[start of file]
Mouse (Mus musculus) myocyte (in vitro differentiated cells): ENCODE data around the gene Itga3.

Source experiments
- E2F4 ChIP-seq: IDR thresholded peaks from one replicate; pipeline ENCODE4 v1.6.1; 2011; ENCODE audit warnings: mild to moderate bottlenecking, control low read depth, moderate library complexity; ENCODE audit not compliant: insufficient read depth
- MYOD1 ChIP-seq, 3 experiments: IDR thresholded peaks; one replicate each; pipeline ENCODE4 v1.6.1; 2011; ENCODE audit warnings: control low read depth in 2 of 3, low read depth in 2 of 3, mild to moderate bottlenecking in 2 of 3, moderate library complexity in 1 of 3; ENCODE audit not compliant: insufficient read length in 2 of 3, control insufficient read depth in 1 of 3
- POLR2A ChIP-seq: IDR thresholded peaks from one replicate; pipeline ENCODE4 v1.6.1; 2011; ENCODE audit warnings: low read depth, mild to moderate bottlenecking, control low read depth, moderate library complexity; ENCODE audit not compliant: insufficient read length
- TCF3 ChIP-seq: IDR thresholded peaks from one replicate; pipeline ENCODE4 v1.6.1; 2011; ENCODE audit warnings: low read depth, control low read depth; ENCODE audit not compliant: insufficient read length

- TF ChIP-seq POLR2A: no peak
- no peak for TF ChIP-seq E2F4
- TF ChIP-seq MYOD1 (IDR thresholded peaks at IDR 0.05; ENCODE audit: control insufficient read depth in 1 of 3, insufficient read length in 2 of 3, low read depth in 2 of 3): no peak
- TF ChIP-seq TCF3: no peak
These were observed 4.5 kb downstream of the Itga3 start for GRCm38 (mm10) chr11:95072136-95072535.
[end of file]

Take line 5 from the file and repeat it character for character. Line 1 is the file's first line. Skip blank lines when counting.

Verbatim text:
- POLR2A ChIP-seq: IDR thresholded peaks from one replicate; pipeline ENCODE4 v1.6.1; 2011; ENCODE audit warnings: low read depth, mild to moderate bottlenecking, control low read depth, moderate library complexity; ENCODE audit not compliant: insufficient read length